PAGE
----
Androgen deprivation therapy (ADT) for prostate cancer

Prostate cancer needs testosterone to grow. Slowing the production of testosterone may slow the growth of the cancer or shrink it  temporarily. Testosterone is an androgen (male sex hormone), so this treatment is called androgen deprivation therapy (ADT). It is also known as hormone therapy.

ADT is also used to manage advanced prostate cancer, when disease has spread beyond the prostate. In this case, the treatment will not cure the cancer but can keep it under control for months and even years. It may also reduce or eliminate the symptoms of cancer (temporary remission) and help with symptoms such as pain caused by the cancer spreading.

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ADT injections

The most common form of ADT involves injections of drugs that block the body’s production of testosterone. They are usually given monthly, four-monthly or six-monthly. These injections will not cure the cancer but may slow its growth for years.

ADT injections are often used before, during and after radiation therapy. They are the main treatment for advanced prostate cancer, often combined with chemotherapy.

Intermittent ADT – Occasionally ADT injections may be given in cycles, with treatment continuing until your PSA level is low, and then stopped for a period of time. It can then be restarted if your PSA rises again. This is known as intermittent ADT. In some cases, this can reduce side effects without affecting long-term prostate cancer outcomes. However, it is not suitable for all men.


Anti-androgen tablets

Often just called hormone tablets, anti-androgen tablets are taken by mouth. While ADT injections work by blocking the body’s production of testosterone, anti-androgen tablets stop the testosterone reaching the cancer cells. Anti-androgen tablets are sometimes used on their own. More often, they are used with ADT injections. This combination is known as a complete or combined androgen blockade.


Surgical approach

Removing all or part of the testicles permanently reduces testosterone levels. This surgical approach is no longer commonly used, but some men with advanced prostate cancer may still prefer it over regular injections or tablets.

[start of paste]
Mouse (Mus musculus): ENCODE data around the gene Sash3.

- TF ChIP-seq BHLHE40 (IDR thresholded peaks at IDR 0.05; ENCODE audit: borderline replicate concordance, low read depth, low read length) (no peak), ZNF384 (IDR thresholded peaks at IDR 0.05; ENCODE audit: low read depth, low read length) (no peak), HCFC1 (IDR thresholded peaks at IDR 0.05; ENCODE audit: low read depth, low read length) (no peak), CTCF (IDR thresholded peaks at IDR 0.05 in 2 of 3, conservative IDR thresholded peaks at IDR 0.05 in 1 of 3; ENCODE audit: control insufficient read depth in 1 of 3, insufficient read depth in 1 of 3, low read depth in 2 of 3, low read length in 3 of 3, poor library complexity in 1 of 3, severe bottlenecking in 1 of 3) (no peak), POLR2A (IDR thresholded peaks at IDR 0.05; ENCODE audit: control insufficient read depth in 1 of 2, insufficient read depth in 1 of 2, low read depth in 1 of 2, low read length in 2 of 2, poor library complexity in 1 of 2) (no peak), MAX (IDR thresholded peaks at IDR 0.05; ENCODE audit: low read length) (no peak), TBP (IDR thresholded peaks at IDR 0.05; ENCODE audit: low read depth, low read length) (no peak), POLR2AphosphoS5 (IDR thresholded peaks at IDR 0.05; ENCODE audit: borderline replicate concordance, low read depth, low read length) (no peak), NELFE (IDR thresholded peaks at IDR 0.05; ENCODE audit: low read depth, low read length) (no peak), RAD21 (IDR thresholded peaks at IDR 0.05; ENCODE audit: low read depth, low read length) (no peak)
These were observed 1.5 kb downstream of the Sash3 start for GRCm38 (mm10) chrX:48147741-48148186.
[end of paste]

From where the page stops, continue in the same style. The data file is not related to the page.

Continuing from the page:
The removal of both testicles is called a bilateral orchidectomy. Some men have a silicone prosthesis put into the scrotum after surgery to keep its shape. The removal of only the inner part of the testicles (subcapsular orchidectomy) does not need a prosthesis.


Side effects of ADT

ADT may cause a range of side effects because of the reduced testosterone levels in the body. These can include:

  • fatigue
  • reduced sex drive (libido)
  • erection problems
  • loss of muscle strength, weight gain
  • hot flushes, breast growth and tenderness
  • mood swings, depression, trouble with thinking and memory
  • loss of bone density (osteoporosis) – your doctor may monitor myour bone mineral density, calcium and vitamin D levels
  • increased risk of other problems such as obesity, diabetes and heart disease – your doctor will assess these risks with you and it may be helpful to seek advice from a dietitian.

Although the side effects of ADT can be significant, your treatment team can help you minimise the impact. To read more about this treatment, see Understanding Hormone Therapy for Prostate Cancer, available from the Prostate Cancer Foundation of Australia. Visit prostate.org.au or call 1800 22 00 99.


This information was last reviewed in March 2018
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